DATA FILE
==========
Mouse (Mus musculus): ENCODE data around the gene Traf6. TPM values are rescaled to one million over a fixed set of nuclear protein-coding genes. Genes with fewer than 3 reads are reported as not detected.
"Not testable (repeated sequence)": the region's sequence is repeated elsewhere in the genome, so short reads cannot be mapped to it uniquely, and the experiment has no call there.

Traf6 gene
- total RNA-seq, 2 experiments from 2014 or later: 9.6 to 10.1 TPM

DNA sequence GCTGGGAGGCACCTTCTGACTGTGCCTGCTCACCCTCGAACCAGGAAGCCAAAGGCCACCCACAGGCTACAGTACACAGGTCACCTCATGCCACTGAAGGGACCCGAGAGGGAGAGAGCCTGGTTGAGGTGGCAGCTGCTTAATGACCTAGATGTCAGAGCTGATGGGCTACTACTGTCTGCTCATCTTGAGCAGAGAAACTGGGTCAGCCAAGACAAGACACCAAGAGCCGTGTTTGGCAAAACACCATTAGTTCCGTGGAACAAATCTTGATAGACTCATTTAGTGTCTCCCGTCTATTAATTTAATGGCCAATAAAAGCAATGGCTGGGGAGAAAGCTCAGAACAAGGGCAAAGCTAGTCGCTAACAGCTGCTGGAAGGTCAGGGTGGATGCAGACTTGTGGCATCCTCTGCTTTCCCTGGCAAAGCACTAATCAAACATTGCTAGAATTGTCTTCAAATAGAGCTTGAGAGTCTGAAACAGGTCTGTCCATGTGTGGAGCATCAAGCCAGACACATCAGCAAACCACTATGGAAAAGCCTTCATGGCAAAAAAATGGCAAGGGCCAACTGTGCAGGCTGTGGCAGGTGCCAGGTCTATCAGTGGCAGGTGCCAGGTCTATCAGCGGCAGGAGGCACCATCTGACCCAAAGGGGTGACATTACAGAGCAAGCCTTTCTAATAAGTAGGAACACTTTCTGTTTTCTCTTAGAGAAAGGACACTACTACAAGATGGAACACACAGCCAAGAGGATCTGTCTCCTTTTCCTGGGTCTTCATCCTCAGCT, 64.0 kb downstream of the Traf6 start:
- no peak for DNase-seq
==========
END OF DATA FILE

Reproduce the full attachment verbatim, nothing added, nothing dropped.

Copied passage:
Mouse (Mus musculus): ENCODE data around the gene Traf6. TPM values are rescaled to one million over a fixed set of nuclear protein-coding genes. Genes with fewer than 3 reads are reported as not detected.
"Not testable (repeated sequence)": the region's sequence is repeated elsewhere in the genome, so short reads cannot be mapped to it uniquely, and the experiment has no call there.

Traf6 gene
- total RNA-seq, 2 experiments from 2014 or later: 9.6 to 10.1 TPM

DNA sequence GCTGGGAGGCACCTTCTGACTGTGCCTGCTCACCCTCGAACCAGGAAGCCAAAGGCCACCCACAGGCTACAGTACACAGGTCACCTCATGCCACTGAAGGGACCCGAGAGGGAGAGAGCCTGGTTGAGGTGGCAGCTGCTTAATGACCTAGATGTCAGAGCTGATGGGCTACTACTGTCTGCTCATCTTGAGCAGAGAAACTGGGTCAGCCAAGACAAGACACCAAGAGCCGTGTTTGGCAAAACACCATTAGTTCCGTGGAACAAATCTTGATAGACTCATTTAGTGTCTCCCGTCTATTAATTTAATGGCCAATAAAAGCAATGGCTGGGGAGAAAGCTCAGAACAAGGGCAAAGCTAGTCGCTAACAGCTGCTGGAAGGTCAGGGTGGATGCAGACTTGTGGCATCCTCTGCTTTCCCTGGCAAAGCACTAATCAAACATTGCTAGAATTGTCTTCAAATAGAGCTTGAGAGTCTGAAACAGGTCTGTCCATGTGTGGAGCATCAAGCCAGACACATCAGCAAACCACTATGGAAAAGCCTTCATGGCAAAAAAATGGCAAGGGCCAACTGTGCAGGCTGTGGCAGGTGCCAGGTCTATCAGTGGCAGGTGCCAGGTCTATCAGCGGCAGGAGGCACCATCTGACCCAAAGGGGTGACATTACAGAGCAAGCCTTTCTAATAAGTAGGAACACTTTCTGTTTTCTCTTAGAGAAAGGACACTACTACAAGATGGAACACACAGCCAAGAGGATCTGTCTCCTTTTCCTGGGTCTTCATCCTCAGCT, 64.0 kb downstream of the Traf6 start:
- no peak for DNase-seq